It's hard for Rick Krischel, construction manager for Cordogan, Clark and Associates, to contain his enthusiasm for the mammoth East Aurora School District renovation he is overseeing.
For one thing, the whole shebang is coming together beautifully. Mother Nature's cooperation these past eight months and a lot of hustling, not to mention teamwork, on the part of everyone involved in this nearly $50 million project at the high school alone has not only kept things on schedule, he says, but a couple of the five phases the project was divided into are even coming in weeks under deadline.
All of this is good news when you're talking about getting 4,000 kids back into classrooms for the upcoming school year and a football team on the brand-spanking-new Roy E. Davis Field for the 2017 season.
"We're going to be able to turn it over to the coach the middle of July so he can get the players on the field as soon as possible," a pleased Krischel noted Wednesday morning as he led a couple of inquisitive reporters on an extended tour of the bustling construction site.
Krischel is no newbie to all of this, having spent his nearly 30-year career as a contractor building schools. But this East Aurora assignment, he said, is not only "one of the best" he's ever undertaken but also "one of the most challenging."
That's because a couple of the renovation phases — including the new cafeteria and library — could not even begin until the students were dismissed for the summer. And with the kids coming back at the end of August, he said, "We have no choice. We have to have all of this ready for them."
Which is why, the Saturday after school let out, Cordogan, Clark and Associates turned 55 men and 13 Bobcats loose in three areas of the school to do nothing but demolition. And Krischel continues to run an aggressive schedule, pulling in 110 workers a day to get this project, which began last November with the new stadium, across the goal line.
Fully aware of the inconvenience this project has caused in the neighborhood, Krischel spent one recent evening knocking on nearby doors and passing out gift cards for 10 car washes at a nearby location, compliments of Cordogan, Clark and Associates.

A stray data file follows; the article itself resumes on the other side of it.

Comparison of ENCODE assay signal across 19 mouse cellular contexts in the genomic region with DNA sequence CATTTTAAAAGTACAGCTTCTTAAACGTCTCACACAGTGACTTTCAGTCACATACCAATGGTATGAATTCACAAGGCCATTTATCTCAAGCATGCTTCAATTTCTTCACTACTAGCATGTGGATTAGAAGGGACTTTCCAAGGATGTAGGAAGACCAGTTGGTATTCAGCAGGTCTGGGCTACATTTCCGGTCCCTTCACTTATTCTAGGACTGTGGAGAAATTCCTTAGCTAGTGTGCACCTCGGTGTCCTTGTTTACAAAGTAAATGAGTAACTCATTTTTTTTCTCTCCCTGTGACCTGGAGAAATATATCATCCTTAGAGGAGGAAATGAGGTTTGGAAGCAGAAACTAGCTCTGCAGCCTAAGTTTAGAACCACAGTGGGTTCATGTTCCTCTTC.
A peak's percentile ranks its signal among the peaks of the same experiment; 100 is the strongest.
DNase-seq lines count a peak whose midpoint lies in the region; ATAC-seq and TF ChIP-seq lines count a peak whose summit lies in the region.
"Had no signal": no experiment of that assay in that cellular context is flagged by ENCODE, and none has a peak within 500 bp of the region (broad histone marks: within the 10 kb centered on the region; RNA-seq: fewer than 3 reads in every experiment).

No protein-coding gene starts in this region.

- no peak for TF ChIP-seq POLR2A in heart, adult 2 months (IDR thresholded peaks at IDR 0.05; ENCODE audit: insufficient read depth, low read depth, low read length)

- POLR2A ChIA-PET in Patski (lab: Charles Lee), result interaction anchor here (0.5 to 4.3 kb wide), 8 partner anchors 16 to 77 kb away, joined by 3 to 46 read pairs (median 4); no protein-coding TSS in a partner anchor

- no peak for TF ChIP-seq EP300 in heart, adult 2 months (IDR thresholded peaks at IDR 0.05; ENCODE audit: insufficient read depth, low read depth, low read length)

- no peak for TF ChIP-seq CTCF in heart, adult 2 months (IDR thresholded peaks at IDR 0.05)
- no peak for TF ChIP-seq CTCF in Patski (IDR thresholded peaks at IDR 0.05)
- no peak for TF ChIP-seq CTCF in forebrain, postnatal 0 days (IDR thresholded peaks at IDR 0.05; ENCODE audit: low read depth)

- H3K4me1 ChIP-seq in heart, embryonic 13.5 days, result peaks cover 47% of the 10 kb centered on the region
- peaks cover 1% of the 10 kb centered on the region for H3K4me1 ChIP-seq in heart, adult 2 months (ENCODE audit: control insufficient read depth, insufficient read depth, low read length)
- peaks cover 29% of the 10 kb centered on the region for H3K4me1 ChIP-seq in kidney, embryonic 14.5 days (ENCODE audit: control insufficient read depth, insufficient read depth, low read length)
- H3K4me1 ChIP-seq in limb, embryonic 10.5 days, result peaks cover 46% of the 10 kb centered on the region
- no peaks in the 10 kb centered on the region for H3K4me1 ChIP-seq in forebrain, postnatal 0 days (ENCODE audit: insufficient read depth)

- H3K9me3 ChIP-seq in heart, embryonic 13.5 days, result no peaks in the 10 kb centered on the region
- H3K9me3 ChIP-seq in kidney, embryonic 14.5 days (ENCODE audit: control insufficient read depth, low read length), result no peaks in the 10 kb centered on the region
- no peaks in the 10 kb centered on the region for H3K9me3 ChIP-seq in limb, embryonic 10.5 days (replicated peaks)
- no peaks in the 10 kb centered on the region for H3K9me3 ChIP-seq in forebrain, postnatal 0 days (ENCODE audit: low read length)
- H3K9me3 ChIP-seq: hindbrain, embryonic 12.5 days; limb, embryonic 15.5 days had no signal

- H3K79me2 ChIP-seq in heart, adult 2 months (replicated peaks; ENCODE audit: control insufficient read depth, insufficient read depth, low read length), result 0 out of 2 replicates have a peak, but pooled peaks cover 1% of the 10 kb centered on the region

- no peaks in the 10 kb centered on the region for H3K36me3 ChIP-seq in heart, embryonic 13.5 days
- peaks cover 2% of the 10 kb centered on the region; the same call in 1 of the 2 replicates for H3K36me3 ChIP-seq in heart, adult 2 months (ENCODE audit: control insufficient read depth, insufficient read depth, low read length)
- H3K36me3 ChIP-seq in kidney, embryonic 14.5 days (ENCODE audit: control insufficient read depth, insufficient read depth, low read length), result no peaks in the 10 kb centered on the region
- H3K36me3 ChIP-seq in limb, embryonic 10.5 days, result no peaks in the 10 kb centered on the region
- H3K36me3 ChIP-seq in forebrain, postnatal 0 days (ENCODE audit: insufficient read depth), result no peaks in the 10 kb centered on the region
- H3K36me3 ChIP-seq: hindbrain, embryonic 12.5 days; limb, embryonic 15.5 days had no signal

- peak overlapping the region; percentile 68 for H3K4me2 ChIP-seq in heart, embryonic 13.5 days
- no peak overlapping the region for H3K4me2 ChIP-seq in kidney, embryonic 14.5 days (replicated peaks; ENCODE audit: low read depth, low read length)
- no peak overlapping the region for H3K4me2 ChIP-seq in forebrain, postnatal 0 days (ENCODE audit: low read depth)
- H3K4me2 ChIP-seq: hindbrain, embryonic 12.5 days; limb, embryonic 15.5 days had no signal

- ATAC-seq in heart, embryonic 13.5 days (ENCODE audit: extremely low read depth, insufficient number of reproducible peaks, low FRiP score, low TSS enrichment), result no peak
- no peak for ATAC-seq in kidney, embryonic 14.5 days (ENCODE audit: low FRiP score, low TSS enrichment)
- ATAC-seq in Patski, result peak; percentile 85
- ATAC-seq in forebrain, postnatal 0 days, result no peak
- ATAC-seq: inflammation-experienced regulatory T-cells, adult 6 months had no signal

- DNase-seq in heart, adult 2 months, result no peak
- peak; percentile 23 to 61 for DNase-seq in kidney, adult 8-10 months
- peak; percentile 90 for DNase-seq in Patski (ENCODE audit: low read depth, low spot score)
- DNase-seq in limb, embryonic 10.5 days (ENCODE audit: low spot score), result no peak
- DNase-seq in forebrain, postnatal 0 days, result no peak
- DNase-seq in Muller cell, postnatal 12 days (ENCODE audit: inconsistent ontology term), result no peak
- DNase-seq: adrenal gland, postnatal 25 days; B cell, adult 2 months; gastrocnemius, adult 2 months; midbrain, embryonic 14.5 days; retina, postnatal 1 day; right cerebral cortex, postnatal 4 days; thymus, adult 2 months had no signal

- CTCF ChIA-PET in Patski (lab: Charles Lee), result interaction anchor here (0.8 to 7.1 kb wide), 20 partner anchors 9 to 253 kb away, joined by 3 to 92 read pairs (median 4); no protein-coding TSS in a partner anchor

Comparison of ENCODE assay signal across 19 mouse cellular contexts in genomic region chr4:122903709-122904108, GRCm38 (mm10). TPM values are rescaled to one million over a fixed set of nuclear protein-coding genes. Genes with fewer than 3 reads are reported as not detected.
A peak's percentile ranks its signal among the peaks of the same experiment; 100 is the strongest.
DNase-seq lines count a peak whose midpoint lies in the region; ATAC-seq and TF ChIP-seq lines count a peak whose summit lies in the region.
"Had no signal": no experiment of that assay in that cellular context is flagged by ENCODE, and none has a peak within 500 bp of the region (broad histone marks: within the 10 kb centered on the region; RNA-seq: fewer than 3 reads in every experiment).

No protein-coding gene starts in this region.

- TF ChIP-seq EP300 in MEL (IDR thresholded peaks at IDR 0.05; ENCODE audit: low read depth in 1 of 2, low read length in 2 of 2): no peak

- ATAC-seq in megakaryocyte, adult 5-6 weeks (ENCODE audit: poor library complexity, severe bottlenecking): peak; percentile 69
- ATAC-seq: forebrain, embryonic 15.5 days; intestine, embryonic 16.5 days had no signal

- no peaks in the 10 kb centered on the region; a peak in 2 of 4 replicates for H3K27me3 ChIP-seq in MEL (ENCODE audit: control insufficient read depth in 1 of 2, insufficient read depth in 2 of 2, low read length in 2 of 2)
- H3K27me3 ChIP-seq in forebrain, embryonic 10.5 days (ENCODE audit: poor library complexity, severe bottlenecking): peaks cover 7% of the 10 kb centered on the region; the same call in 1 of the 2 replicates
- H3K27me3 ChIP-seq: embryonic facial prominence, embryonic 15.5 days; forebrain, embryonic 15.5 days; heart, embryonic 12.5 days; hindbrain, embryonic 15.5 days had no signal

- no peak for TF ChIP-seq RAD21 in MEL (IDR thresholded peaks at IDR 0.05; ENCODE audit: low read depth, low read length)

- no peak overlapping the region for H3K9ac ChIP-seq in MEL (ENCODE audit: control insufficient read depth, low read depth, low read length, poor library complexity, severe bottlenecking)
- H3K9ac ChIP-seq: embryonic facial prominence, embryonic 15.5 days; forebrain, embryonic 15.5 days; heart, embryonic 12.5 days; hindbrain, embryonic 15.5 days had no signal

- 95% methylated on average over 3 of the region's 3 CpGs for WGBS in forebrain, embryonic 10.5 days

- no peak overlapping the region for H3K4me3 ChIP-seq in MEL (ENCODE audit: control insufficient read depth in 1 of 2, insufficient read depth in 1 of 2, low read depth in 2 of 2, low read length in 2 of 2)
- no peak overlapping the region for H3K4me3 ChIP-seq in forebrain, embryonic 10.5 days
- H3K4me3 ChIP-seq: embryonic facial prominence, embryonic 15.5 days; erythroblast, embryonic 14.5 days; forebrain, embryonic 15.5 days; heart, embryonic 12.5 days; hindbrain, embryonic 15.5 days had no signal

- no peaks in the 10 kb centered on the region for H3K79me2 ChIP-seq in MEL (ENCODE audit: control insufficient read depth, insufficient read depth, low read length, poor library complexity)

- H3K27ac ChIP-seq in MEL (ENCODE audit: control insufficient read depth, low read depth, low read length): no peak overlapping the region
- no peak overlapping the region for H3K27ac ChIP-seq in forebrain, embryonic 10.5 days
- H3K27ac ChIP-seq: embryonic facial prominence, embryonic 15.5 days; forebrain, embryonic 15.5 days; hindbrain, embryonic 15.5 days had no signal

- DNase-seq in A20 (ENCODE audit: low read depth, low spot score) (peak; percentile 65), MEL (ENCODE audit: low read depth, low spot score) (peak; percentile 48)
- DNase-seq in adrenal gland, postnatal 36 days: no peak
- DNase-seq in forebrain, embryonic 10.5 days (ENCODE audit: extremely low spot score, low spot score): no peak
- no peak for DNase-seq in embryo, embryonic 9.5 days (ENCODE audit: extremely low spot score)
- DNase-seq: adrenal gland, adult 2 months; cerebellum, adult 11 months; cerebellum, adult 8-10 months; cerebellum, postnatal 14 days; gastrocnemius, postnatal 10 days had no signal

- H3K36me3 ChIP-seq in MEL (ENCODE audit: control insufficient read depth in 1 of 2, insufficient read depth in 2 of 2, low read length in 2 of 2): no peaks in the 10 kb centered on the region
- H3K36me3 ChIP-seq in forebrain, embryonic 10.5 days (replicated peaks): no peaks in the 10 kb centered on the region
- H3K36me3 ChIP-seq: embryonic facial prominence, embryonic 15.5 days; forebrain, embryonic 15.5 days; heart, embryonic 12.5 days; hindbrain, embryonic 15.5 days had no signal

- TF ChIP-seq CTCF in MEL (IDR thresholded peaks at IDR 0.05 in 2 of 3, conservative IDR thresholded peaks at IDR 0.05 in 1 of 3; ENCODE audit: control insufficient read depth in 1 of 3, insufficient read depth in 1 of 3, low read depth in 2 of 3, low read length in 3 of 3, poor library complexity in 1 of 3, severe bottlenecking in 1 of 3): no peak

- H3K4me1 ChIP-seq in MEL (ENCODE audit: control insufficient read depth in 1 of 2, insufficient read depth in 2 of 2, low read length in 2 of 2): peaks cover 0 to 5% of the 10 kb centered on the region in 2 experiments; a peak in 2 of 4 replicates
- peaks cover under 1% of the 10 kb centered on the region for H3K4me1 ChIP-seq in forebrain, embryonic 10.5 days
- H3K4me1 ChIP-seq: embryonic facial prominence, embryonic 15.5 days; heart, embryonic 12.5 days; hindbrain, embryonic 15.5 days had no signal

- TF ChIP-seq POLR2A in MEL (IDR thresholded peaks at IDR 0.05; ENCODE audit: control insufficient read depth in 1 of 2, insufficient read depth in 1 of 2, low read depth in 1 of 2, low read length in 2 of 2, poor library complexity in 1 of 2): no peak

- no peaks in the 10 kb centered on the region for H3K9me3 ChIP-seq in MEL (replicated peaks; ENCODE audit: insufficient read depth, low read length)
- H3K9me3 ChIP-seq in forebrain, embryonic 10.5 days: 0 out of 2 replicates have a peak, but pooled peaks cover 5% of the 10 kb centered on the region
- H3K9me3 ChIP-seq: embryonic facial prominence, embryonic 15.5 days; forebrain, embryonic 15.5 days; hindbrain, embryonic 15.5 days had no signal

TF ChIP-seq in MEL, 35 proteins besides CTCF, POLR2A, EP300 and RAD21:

"With all the mess we are making, the dust and the noise and the general chaos of this project," he said, "we just wanted to do something to say 'thank you for putting up with us.'"
Our tour — which took us inside and out, through new construction and major renovations — provided an up-close look at that beehive of activity: Workers in hard hats were welding; driving backhoes; breaking up and moving concrete; doing masonry, electrical and plumbing work; and even painting and putting in new floor covering.
Having never visited the bowels of a major construction project, I have to say, it was impressive —especially when I realized I was standing in the same building where, only a few weeks prior, I'd attended a faculty talent show.
A whole lot has changed in a very short time, and that was never more obvious than when I stood in the new west-side vestibule of the school with its open-forum floor plan, bench seating and 28-foot ceilings that, to be completed in December, can serve as much as a multipurpose space as a grand entrance.
It's the new football stadium, however, that is the most visible sign of this new day in East Aurora. The venue, costing at least $7 million, replaced the 100-year-old, decrepit but historic stadium and is shaping up to be a state-of-the-art facility that, as Krischel and football coach Kurt Becker both point out, will be used not only for football but also for track, soccer, band, ROTC and physical education classes.
But it's not just the latest in artificial turf or fuel-efficient LED lights that make this sports venue unique. Nor is it the brand new scoreboard, upgraded with help from the Roy E. Davis Foundation, or the 8-foot chrome abstract Tomcat sculpture, also purchased with private donations, that will greet visitors at the entrance of the stadium. Nor the expansive press box with separate rooms for opposing teams or the new concession stands that Becker promises will offer so much more than popcorn and hotdogs.
What will help make this field "a place that draws community together," he insists, will be the Veterans Memorial Plaza on the northeast corner of the complex that, with private donations now starting to come in, will be a "holy ground" — complete with a 90-inch eternal flame — that pays tribute to East Aurora's rich military legacy.
The stadium will also become a "destination field" that can host regional and state events, said Becker, adding, "You can change people's perceptions through bricks and mortar."
Speaking of those bricks and mortar, Krischel's one message he wanted to get out to the public was the emphasis on "value engineering" that went into this project, not only by Cordogan, Clark and Associates but also by the school board and administration. "We know this will be here for a long time," he said, "and we wanted to make sure it lasts."
Krischel insisted that the "blood, sweat and tears" that went into this project have been more than worth it because of the appreciation he has felt while working on this contract.
"This will be such a jewel for the community," he said, "one that everyone can take pride in."
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